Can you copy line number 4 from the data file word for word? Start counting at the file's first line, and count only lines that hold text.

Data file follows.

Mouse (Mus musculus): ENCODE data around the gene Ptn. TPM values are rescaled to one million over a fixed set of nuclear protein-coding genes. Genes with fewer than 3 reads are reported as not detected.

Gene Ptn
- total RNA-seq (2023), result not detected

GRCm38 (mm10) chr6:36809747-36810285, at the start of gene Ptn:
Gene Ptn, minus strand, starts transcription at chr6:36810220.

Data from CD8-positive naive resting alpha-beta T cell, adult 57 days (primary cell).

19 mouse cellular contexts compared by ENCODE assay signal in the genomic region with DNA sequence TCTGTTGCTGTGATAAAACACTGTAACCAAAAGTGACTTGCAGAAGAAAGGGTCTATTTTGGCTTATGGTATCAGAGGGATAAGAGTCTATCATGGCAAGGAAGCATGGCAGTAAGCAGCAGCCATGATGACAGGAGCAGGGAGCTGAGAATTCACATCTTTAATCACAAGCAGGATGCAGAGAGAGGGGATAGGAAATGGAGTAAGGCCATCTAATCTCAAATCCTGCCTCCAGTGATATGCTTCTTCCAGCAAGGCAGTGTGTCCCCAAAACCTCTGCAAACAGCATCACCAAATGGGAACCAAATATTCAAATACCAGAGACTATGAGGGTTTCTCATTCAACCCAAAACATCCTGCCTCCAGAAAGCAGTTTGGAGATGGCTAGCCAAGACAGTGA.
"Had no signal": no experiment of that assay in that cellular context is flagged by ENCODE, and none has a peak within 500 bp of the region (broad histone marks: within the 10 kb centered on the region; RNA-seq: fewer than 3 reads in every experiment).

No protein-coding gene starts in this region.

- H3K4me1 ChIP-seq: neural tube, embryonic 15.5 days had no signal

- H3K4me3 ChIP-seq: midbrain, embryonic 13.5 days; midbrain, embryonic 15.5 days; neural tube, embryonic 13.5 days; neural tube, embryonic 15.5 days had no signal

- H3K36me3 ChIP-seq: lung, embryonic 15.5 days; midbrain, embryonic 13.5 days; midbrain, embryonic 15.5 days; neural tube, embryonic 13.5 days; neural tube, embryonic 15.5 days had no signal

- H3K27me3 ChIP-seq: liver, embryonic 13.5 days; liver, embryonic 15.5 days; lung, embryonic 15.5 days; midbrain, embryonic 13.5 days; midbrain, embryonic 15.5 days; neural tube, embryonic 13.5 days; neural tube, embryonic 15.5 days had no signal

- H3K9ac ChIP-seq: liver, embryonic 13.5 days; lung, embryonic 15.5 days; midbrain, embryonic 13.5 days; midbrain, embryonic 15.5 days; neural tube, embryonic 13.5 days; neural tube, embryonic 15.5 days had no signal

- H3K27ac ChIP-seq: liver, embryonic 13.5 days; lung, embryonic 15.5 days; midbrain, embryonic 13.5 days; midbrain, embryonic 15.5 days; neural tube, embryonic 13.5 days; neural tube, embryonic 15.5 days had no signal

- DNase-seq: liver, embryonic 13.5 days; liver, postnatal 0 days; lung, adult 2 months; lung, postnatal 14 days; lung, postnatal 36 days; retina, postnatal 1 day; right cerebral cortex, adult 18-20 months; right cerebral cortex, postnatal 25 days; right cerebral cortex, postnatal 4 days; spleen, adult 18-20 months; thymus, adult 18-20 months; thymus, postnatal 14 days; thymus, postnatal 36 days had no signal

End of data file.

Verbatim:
GRCm38 (mm10) chr6:36809747-36810285, at the start of gene Ptn: